Just when we, as the human race, hadn’t quite divided ourselves enough, we began to find a certain pleasure in stereotyping ourselves furthermore as either extroverts or introverts. German psychologist, C.G. Jung, introduced the first idea of introverted and extroverted personality types in the early 1900’s. The textbook introvert gets their energy from the time that they spend being alone, while extroverts gain energy by interacting in groups of people. It is rare that anyone is completely extroverted or completely introverted, but the general behaviors exhibited by people can be classified into these two categories in an attempt to understand each other better.
Introverts make up 33-50 percent of the population and are probably the more misunderstood of the two. The best way to justify the loner tendencies of an introvert is to understand their distinct communication style. Introverts tend to spend more time “in their minds” than out socializing. Contrary to popular belief, “introvert” is not a synonym for “shyness.” Being shy by definition means that one is, “reserved or having or showing nervousness or timidity in the company of other people” –however, most introverts choose a greater amount of alone time. This decision is not made out of timidity, but out of preference.
Another common misconception is that introverts won’t be as successful as extroverts. The educational system has conventionally romanticized the extrovert personality. Introverts are told they won’t be successful if they can’t give a great speech in Oral Communication class and if making friendships and connections is a challenge. In 1960, psychologist Hans Eysenck proposed that introverts had a higher level of “arousal” and were easily overstimulated –resulting in more difficulty in being as verbally outspoken about their ideas and thoughts. Introvert’s strengths are often found in problem solving, writing and creativity; while extroverts tend to be stronger at thinking/acting quickly, networking and public speaking. There are strengths in both extroverts and introverts−they just tend to more subtle in introverts.
Biology shows that introversion and extroversion are not traits that we choose, but rather they are a product of the way one’s brain has developed. In a recent study, Randy Buckner of Harvard University found that introverts seemingly have a greater amount of gray matter in their prefrontal cortex, a region of the brain that is linked to abstract thought and decision-making, while extroverts have less gray matter. This suggests that introverted people have the tendency to think more analytically and logically than extroverts. However, to correlate introversion to a higher general intellect would simply be a flagrant misrepresentation. Introversion and extroversion are personality types–not a means of measuring an individual’s intelligence.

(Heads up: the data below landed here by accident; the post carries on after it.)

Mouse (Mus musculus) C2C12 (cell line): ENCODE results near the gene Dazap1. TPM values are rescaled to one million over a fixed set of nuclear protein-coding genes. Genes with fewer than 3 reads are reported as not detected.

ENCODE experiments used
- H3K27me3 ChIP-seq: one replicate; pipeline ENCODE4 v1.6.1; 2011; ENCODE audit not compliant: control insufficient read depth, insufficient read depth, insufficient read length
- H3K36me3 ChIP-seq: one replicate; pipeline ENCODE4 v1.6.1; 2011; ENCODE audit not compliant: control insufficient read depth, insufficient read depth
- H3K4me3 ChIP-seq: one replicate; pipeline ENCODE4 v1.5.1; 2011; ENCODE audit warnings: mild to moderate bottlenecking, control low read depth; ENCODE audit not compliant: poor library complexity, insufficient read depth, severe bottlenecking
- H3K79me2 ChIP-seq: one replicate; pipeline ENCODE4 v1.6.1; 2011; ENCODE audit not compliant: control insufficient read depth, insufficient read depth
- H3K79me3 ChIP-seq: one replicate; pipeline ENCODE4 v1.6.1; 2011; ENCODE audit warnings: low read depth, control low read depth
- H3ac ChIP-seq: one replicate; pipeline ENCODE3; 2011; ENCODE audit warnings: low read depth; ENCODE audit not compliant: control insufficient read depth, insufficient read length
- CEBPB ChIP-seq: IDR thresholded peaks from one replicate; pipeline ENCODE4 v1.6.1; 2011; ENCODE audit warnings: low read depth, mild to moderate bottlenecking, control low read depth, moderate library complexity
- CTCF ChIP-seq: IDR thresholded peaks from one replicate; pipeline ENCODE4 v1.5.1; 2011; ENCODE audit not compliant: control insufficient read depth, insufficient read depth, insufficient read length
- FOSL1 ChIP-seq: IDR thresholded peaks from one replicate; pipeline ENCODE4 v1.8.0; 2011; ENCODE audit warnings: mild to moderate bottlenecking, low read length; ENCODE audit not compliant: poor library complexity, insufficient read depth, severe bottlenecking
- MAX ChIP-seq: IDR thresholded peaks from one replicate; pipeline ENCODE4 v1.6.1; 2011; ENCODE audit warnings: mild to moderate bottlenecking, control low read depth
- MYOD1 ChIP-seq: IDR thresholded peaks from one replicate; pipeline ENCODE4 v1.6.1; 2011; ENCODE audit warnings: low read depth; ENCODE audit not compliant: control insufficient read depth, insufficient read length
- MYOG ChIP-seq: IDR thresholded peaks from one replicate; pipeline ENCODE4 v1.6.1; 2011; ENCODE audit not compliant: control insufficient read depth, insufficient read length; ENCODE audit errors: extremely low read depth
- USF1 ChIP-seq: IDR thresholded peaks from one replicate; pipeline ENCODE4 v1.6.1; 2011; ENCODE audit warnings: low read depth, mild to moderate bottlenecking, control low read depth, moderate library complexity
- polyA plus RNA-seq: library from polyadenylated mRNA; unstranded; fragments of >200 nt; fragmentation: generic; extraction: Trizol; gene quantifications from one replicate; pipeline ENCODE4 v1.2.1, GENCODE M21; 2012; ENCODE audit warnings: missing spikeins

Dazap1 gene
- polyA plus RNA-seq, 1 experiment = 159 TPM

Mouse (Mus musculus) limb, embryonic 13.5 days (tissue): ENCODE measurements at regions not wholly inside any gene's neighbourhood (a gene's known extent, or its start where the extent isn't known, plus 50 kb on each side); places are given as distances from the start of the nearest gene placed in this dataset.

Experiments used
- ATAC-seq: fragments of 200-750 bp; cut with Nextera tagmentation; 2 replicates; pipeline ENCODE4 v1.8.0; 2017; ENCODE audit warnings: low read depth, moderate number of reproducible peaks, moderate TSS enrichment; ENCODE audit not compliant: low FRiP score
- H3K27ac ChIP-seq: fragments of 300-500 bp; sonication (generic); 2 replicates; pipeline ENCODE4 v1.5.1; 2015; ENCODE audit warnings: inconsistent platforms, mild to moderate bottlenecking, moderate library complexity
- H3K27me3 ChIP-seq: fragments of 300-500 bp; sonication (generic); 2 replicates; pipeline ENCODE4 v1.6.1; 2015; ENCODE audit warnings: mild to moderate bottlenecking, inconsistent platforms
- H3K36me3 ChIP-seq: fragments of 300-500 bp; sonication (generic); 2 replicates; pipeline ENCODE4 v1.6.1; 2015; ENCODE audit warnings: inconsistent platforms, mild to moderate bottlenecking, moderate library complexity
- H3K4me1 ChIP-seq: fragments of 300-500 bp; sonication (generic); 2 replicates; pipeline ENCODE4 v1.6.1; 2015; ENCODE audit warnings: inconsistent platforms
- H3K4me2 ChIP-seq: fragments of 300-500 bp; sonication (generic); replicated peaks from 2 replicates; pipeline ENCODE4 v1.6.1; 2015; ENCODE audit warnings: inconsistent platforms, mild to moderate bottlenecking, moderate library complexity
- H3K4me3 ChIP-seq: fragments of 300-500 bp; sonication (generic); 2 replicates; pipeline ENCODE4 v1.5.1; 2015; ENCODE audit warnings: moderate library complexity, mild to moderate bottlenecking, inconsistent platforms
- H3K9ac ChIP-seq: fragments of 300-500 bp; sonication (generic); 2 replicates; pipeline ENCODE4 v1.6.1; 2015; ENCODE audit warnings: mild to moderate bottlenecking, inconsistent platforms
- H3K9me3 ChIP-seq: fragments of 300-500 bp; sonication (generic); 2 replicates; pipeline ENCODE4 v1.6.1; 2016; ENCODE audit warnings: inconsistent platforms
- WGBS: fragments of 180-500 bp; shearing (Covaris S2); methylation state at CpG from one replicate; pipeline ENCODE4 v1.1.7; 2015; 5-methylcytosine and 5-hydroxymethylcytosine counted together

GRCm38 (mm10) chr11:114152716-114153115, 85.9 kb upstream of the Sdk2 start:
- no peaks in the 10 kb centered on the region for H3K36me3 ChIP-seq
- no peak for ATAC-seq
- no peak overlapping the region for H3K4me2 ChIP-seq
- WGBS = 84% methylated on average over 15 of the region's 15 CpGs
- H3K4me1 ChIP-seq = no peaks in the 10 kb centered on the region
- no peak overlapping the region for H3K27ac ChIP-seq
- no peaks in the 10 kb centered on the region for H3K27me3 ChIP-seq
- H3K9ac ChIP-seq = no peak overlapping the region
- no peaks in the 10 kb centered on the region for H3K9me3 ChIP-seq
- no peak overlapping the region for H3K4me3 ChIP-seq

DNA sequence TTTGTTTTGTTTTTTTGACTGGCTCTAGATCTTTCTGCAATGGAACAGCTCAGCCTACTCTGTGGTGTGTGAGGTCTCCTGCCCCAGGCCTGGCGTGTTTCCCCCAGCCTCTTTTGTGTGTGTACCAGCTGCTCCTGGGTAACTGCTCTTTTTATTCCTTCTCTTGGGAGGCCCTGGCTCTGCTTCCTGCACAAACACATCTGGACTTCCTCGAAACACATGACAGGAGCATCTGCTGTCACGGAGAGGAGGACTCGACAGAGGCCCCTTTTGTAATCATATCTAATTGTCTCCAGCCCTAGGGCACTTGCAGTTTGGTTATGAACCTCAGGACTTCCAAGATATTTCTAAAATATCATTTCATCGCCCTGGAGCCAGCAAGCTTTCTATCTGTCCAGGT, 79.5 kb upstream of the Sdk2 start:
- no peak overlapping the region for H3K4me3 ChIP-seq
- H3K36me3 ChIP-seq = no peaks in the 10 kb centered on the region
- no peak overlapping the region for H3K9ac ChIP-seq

Nonetheless, introverts aren’t the only misunderstood ones. Extroverts make up the remaining 50-74 percent of people that identify as extroverts. However, being an extrovert doesn’t necessarily mean you’re super loud or outgoing. It’s not uncommon for people to confuse the traits of an extrovert with that of someone with ADHD. Extroverted people are those that gain energy from being around other people, but that does not mean that they always have to be the loudest one in the room.
In addition to extroverts having less gray matter in their cerebral cortex than introverts, Buckner’s study also showed that extroverts have more active dopamine receptors and are more sensitive to the social rewards than introverts. This means that socializing with others gives extroverts a greater sense of gratification than being alone would.
There are many iconic and successful extroverts such as Steve Jobs, Winston Churchill and Muhammed Ali. In Susan Cain’s book “Quiet,” she explains “extroversion is an enormously appealing personality style, but we’ve turned it into an oppressive standard to which most of us feel we must conform.” Despite personality type, people tend to succeed when they embrace their own strengths.
The truth is, extroverts need introverts just as much as introverts need extroverts. The textbook extrovert isn’t known to be an avid reader, and the textbook introvert isn’t known to have the most friends. The yin-and-yang personalities create a certain balance in the world as we all learn from each other. When introverts and extroverts come together, this contrast can form some of the more fulfilling life-long relationships.